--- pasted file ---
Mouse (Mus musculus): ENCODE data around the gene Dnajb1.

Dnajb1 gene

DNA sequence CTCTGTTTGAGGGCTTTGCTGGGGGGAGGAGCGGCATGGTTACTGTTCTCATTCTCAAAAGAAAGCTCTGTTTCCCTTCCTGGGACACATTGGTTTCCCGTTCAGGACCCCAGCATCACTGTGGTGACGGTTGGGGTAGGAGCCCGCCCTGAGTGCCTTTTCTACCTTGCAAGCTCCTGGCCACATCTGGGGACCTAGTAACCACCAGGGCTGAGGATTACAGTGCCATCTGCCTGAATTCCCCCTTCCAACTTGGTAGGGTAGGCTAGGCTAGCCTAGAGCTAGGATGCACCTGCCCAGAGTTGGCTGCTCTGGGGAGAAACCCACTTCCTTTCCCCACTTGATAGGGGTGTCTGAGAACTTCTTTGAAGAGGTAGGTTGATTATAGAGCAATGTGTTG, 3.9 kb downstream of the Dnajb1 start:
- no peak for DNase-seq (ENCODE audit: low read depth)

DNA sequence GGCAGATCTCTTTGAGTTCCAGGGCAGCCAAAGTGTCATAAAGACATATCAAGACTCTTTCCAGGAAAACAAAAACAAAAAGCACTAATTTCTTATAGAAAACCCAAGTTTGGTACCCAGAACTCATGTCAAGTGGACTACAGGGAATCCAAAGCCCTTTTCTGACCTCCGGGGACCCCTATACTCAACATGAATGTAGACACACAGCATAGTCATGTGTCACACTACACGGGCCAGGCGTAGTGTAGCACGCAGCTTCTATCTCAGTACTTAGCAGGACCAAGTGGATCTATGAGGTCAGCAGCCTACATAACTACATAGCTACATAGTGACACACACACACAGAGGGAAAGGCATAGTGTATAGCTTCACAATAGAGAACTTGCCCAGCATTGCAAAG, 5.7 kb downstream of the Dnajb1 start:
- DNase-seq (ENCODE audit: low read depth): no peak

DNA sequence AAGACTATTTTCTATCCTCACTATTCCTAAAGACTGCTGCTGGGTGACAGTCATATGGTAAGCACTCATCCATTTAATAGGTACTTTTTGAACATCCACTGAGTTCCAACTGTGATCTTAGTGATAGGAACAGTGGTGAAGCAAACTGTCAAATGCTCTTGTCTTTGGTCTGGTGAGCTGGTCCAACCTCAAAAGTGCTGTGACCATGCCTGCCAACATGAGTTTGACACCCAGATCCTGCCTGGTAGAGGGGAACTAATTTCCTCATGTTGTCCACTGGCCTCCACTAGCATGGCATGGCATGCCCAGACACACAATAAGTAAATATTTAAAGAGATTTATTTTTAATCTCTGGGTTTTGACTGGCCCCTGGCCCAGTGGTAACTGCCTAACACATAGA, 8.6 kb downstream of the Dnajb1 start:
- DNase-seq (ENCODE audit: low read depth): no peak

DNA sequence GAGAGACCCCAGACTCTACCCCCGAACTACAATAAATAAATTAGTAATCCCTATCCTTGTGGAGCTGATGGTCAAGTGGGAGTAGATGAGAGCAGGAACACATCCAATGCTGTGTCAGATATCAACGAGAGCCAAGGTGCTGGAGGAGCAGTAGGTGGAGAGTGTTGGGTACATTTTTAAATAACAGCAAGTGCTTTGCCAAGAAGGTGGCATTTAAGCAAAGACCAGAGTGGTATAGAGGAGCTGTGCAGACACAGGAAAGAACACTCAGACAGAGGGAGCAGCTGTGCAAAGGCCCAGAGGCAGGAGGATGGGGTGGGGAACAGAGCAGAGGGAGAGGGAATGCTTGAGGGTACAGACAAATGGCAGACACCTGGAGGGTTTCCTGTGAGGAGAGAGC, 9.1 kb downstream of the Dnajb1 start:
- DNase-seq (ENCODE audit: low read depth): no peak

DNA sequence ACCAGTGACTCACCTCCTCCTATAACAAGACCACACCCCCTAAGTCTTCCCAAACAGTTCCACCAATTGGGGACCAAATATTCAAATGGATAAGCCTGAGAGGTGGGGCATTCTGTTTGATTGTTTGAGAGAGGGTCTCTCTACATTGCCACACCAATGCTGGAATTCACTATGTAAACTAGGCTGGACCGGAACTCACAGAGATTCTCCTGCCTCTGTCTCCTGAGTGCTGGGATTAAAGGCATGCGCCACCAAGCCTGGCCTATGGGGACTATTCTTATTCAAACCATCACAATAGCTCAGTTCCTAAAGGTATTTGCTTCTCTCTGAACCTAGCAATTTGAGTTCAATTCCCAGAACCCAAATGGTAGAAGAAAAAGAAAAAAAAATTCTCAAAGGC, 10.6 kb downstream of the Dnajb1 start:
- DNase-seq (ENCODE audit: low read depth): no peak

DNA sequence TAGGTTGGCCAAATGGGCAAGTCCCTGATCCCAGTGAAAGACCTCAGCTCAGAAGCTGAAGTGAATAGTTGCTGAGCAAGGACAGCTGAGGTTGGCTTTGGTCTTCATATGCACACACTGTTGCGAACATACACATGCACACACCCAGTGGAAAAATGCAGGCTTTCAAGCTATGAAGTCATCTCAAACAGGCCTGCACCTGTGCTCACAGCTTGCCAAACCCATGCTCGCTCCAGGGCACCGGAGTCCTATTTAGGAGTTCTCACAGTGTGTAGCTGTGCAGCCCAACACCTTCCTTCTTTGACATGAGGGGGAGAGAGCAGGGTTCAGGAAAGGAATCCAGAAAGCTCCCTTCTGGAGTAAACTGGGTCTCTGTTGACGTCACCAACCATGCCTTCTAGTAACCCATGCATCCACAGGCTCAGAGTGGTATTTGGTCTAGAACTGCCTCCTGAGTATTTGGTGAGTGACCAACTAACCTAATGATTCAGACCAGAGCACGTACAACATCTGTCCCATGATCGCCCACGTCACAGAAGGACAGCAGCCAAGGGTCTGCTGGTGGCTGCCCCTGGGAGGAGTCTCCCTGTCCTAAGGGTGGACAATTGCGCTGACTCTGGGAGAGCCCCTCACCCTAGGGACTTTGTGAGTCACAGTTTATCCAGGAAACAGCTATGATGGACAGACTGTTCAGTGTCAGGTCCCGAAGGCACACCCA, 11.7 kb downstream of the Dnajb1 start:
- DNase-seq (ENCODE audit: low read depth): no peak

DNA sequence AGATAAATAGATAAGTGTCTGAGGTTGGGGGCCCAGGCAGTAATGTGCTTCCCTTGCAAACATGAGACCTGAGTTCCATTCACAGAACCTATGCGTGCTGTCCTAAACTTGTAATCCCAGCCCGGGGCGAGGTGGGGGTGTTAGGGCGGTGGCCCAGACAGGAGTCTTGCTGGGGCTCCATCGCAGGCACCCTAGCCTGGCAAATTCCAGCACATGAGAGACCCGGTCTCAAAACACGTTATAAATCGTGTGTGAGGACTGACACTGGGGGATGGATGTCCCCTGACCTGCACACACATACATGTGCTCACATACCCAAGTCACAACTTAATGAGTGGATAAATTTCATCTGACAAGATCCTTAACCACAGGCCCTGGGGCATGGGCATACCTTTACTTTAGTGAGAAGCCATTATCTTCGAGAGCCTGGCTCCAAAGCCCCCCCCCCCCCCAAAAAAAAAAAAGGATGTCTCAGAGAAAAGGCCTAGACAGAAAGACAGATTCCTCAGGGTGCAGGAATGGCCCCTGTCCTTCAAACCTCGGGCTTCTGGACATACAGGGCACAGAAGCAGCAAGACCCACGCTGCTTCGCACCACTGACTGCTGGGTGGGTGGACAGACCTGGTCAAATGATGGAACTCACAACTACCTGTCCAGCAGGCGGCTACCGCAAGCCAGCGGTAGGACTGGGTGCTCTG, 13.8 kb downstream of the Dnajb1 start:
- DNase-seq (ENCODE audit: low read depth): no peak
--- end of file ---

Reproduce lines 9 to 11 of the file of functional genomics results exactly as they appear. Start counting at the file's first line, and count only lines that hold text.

DNA sequence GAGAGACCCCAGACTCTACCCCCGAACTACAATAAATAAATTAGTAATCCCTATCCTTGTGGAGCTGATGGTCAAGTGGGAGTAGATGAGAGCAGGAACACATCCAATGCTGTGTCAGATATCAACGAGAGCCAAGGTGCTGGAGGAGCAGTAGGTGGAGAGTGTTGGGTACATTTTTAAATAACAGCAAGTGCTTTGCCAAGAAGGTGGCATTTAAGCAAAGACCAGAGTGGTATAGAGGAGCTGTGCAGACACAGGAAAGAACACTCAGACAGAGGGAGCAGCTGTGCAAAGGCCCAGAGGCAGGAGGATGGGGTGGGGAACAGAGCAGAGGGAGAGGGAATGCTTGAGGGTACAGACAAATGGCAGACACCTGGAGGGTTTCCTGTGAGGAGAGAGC, 9.1 kb downstream of the Dnajb1 start:
- DNase-seq (ENCODE audit: low read depth): no peak

DNA sequence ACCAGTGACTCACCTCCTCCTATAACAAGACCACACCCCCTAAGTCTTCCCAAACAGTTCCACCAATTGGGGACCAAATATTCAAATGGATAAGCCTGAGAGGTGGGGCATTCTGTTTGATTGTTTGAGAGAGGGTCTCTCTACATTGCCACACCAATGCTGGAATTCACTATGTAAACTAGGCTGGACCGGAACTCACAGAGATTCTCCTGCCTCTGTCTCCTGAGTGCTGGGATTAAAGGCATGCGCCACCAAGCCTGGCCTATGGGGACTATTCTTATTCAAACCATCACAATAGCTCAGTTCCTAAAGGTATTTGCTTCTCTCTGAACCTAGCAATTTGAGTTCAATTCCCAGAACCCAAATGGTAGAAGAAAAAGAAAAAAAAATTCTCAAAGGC, 10.6 kb downstream of the Dnajb1 start: